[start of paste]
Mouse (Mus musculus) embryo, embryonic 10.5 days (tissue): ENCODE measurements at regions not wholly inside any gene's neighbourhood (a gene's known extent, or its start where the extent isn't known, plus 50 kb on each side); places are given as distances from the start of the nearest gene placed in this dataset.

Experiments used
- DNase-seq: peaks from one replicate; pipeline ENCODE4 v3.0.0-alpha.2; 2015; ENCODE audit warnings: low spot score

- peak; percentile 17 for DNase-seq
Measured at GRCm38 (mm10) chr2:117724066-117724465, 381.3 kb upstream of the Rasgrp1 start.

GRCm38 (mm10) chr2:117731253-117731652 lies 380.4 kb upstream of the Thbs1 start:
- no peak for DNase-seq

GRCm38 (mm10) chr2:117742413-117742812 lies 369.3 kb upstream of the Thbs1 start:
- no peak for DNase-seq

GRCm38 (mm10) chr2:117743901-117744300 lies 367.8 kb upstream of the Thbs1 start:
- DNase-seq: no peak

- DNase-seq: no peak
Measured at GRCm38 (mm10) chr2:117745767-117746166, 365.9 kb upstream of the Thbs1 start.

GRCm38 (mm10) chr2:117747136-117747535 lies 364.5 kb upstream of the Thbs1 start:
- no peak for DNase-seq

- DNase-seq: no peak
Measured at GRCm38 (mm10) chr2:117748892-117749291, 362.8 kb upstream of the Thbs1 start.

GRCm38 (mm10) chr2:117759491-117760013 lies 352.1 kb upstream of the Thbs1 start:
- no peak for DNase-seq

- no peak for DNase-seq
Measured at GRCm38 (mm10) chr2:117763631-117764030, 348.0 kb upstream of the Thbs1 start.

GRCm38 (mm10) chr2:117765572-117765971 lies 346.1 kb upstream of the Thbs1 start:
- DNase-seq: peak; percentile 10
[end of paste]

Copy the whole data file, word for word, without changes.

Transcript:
Mouse (Mus musculus) embryo, embryonic 10.5 days (tissue): ENCODE measurements at regions not wholly inside any gene's neighbourhood (a gene's known extent, or its start where the extent isn't known, plus 50 kb on each side); places are given as distances from the start of the nearest gene placed in this dataset.

Experiments used
- DNase-seq: peaks from one replicate; pipeline ENCODE4 v3.0.0-alpha.2; 2015; ENCODE audit warnings: low spot score

- peak; percentile 17 for DNase-seq
Measured at GRCm38 (mm10) chr2:117724066-117724465, 381.3 kb upstream of the Rasgrp1 start.

GRCm38 (mm10) chr2:117731253-117731652 lies 380.4 kb upstream of the Thbs1 start:
- no peak for DNase-seq

GRCm38 (mm10) chr2:117742413-117742812 lies 369.3 kb upstream of the Thbs1 start:
- no peak for DNase-seq

GRCm38 (mm10) chr2:117743901-117744300 lies 367.8 kb upstream of the Thbs1 start:
- DNase-seq: no peak

- DNase-seq: no peak
Measured at GRCm38 (mm10) chr2:117745767-117746166, 365.9 kb upstream of the Thbs1 start.

GRCm38 (mm10) chr2:117747136-117747535 lies 364.5 kb upstream of the Thbs1 start:
- no peak for DNase-seq

- DNase-seq: no peak
Measured at GRCm38 (mm10) chr2:117748892-117749291, 362.8 kb upstream of the Thbs1 start.

GRCm38 (mm10) chr2:117759491-117760013 lies 352.1 kb upstream of the Thbs1 start:
- no peak for DNase-seq

- no peak for DNase-seq
Measured at GRCm38 (mm10) chr2:117763631-117764030, 348.0 kb upstream of the Thbs1 start.

GRCm38 (mm10) chr2:117765572-117765971 lies 346.1 kb upstream of the Thbs1 start:
- DNase-seq: peak; percentile 10